By: Ravie Lakshmanan
Two weeks after details emerged about a second data wiper strain delivered in attacks against Ukraine, yet another destructive malware has been detected amid Russia’s continuing military invasion of the country.
Slovak cybersecurity company ESET dubbed the third wiper “CaddyWiper,” which it said it first observed on March 14 around 9:38 a.m. UTC. Metadata associated with the executable (“caddy.exe”) shows that the malware was compiled at 7:19 a.m. UTC, a little over two hours prior to its deployment.
CaddyWiper is notable for the fact that it doesn’t share any similarities with previously discovered wipers in Ukraine, including HermeticWiper (aka FoxBlade or KillDisk) and IsaacWiper (aka Lasainraw), the two of which have been deployed in systems belonging to government and commercial entities.
“The ultimate goal of the attackers is the same as with IsaacWiper and HermeticWiper: make the systems unusable by erasing user data and partition information,” Jean-Ian Boutin¸ head of threat research at ESET, told The Hacker News. “All of the organizations targeted by the recent wiper attacks were either in the governmental or financial sector.”
Unlike CaddyWiper, both the HermeticWiper and IsaacWiper malware families are said to have been in development for months in advance before their release, with oldest known samples compiled on December 28 and October 19, 2021, respectively.
But the newly discovered wiper shares one tactical overlap with HermeticWiper in that the malware, in one instance, was deployed via the Windows domain controller, indicating that the attackers had taken control of the Active Directory server.
“Interestingly, CaddyWiper avoids destroying data on domain controllers,” the company said. “This is probably a way for the attackers to keep their access inside the organization while still disturbing operations.”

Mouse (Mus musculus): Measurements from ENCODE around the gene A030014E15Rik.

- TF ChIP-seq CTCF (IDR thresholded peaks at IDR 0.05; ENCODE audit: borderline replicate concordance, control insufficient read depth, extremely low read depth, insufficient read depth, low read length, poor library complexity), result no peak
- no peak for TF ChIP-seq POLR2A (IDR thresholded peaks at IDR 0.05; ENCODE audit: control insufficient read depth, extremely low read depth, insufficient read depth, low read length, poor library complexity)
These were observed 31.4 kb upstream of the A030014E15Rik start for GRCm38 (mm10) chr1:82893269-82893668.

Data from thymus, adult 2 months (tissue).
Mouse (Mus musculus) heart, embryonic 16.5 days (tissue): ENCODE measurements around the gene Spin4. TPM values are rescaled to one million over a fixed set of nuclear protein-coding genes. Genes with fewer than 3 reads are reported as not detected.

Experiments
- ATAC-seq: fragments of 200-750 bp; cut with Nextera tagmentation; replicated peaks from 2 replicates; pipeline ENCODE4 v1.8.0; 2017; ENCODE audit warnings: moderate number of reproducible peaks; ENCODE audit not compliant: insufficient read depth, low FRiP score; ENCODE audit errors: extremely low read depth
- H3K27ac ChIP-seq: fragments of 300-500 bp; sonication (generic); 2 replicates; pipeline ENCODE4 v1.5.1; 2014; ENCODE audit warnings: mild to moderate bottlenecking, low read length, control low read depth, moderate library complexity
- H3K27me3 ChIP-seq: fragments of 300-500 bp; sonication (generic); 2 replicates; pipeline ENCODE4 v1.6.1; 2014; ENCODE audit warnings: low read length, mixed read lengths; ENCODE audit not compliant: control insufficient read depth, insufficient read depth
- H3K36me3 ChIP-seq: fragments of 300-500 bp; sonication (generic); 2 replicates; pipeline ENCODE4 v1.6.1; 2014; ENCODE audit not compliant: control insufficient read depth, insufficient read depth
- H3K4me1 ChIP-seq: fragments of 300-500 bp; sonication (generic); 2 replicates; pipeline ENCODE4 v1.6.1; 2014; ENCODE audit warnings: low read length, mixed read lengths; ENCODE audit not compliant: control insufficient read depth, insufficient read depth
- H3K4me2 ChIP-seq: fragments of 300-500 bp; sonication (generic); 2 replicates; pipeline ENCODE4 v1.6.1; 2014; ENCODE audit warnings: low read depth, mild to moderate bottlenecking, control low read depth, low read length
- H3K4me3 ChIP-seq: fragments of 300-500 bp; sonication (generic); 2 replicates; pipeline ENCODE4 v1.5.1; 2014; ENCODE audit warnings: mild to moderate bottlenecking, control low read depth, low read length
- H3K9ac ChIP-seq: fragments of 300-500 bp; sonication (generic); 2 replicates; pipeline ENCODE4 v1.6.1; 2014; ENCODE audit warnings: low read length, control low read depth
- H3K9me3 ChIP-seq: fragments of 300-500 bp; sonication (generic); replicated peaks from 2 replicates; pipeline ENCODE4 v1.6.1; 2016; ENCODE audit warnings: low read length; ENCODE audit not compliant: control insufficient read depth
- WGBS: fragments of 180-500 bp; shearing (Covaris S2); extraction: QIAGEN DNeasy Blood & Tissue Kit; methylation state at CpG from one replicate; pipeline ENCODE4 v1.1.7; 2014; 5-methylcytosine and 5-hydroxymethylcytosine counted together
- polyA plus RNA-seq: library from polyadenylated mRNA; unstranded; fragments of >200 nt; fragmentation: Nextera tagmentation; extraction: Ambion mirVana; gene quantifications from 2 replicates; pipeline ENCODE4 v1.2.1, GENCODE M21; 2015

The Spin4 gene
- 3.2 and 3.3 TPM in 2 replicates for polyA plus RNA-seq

Microsoft, which has attributed the HermeticWiper attacks to a threat cluster tracked as DEV-0665, said the “intended objective of these attacks is the disruption, degradation, and destruction of targeted resources” in the country.
The development also arrives as cybercriminals have opportunistically and increasingly capitalized on the conflict to design phishing lures, including themes of humanitarian assistance and various types of fundraising, to deliver a variety of backdoors such as Remcos.
“The global interest in the ongoing war in Ukraine makes it a convenient and effective news event for cybercriminals to exploit,” Cisco Talos researchers said. “If a certain topic of lure is going to increase the chances of a potential victim installing their payload, they will use it.”
But it’s not just Ukraine that’s been at the receiving end of wiper attacks. Last week, cybersecurity firm Trend Micro disclosed details of a .NET-based wiper called RURansom that has exclusively targeted entities in Russia by encrypting the files with a randomly generated cryptographic key.
“The keys are unique for each encrypted file and are not stored anywhere, making the encryption irreversible and marking the malware as a wiper rather than a ransomware variant,” the researchers noted.